Breaking Boundaries

Chatbots might need some adjustments to win the hearts and minds of health care consumers

Chatbots used in health care are not meeting consumer expectations, according to a new report from UserTesting. Chatbots are computer programs that simulate conversation with humans, typically through websites. Organizations that rely on chatbots to engage consumers and simplify their website experience might want to check with users to see if they trust the chatbot feature—and determine if the technology can handle their complex queries.

The report is based on data from 500 consumers who evaluated chatbots—from several different platforms—on their ease of use, speed, credibility, aesthetics, and ability to delight. Participants were asked to pretend to have symptoms related to a common cold or food poisoning. They then used the apps to ask basic questions and have their symptoms diagnosed. Results showed that consumers didn't completely trust the diagnoses or basic advice offered by chatbots. Consumers were also concerned about their privacy.

The study also determined that the chatbots didn’t meet consumer expectations for handling complex conditions. When users tried to diagnose food poisoning, they found the chatbot experience became less intuitive and more overwhelming. Overall, the study found that consumers are open to using health care chatbots—73 percent of participants said the chatbots are helpful. But the researchers concluded that consumers won’t fully embrace chatbots until certain features are improved.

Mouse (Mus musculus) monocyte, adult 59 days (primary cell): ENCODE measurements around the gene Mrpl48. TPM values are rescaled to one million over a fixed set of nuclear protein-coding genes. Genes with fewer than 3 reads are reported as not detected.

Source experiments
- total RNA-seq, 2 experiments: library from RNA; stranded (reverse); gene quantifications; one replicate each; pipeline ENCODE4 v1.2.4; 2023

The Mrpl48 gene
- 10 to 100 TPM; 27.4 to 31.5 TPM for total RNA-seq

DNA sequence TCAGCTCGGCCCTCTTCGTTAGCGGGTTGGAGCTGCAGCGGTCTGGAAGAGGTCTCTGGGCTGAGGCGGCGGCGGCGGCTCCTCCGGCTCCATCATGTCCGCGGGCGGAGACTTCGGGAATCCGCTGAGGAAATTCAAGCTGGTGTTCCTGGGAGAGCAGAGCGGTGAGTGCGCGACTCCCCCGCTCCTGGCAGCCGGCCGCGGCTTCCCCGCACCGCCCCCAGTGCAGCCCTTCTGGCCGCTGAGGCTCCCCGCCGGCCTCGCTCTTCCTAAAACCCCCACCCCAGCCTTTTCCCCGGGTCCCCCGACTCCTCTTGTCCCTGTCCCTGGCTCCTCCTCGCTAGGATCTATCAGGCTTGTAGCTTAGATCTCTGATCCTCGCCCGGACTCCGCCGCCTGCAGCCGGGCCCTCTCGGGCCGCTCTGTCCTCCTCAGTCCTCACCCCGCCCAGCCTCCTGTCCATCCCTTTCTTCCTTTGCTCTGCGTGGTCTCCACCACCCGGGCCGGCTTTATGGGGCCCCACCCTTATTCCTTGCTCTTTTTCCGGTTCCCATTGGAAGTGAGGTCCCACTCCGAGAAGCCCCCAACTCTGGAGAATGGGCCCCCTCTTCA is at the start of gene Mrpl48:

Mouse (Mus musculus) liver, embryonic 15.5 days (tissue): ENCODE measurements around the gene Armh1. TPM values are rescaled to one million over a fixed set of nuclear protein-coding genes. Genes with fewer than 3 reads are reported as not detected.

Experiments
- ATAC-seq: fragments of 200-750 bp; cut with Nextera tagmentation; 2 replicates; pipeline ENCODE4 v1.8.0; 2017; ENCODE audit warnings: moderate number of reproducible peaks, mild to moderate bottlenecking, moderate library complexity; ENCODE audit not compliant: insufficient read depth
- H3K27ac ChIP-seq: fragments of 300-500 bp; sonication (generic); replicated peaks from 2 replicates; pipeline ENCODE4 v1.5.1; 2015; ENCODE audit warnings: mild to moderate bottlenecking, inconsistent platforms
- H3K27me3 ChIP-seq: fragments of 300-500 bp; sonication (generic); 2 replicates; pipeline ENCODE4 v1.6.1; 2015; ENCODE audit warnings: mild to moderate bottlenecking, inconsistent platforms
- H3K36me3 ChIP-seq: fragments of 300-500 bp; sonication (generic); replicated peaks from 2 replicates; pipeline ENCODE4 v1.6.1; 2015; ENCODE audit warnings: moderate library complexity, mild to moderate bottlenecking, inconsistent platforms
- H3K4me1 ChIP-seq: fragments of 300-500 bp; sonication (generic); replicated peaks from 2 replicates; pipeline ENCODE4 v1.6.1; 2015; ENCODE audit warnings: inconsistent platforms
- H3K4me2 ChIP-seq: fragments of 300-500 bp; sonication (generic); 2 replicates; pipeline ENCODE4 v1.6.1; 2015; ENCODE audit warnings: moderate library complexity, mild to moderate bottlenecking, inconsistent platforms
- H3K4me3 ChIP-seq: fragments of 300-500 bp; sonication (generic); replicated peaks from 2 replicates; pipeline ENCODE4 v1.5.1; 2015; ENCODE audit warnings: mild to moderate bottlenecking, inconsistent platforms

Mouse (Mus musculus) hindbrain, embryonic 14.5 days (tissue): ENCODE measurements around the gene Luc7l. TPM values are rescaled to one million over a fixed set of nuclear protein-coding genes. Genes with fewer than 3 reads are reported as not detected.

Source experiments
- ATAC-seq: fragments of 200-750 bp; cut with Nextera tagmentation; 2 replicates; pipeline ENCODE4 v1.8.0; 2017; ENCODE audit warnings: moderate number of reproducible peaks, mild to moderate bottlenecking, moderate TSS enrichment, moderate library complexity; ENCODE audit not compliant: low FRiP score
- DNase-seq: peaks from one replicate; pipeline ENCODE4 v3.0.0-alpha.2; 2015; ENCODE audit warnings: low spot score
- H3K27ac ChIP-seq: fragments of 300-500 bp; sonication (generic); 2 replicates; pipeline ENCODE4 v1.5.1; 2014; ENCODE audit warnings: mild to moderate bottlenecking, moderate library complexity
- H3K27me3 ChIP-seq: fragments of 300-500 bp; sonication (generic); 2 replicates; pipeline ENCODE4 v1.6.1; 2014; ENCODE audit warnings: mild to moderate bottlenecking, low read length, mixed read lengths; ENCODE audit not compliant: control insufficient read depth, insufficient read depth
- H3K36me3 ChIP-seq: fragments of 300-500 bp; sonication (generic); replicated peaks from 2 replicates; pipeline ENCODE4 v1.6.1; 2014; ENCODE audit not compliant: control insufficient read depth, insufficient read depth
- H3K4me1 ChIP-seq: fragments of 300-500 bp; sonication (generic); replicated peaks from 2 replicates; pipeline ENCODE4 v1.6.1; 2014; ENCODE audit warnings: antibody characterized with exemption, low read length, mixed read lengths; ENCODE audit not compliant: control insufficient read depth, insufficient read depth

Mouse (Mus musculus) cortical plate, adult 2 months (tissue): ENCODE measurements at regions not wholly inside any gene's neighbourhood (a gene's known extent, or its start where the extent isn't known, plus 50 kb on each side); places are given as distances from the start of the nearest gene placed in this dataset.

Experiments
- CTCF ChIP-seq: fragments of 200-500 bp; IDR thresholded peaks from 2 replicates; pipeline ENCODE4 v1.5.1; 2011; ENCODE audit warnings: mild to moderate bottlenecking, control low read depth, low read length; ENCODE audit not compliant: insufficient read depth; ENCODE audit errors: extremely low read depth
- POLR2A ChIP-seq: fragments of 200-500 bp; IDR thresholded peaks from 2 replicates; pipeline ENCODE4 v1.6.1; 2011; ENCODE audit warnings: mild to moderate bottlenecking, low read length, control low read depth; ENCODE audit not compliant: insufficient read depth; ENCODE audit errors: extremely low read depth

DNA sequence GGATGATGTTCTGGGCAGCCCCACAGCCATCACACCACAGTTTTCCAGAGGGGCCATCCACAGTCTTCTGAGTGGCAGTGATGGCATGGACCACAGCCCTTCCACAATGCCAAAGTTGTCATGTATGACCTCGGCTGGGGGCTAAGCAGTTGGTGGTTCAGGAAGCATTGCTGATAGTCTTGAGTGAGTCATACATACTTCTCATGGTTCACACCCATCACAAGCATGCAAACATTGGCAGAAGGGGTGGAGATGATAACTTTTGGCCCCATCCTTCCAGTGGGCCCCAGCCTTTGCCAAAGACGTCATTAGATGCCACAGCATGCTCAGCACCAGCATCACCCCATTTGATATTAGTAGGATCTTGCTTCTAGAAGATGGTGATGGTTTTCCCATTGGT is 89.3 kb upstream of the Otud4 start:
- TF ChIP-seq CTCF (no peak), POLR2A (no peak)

A Deloitte report offers these tips for organizations that are considering chatbots:

  • Have a clearly articulated value proposition: Chatbots can provide basic customer support, highlight and drive sales opportunities, support human interactions by providing detailed facts, or streamline internal processes. Organizations should understand and articulate the goals they want their chatbots to achieve.
  • Focus on specific products and services: Organizations should consider initially limiting their chatbots to one product or service. The chatbot should be engaged when the conversation turns to its specialty. Organizations can then refine and expand the chatbot’s knowledge base by feeding it more relevant information over time.
  • Ensure all relevant data is available: A chatbot needs to have all the relevant information about the products or services it is supporting. Organizations should be sure the chatbot has been exposed to internal process flows, specific customer-journey maps, and the deep knowledge that is required to answer questions and generate responses.
  • Learn and adapt: Organizations should use the data obtained from chatbot-centric interactions to further refine the chatbots themselves. They should also have processes in place to harness these learnings to improve chatbots’ products and services.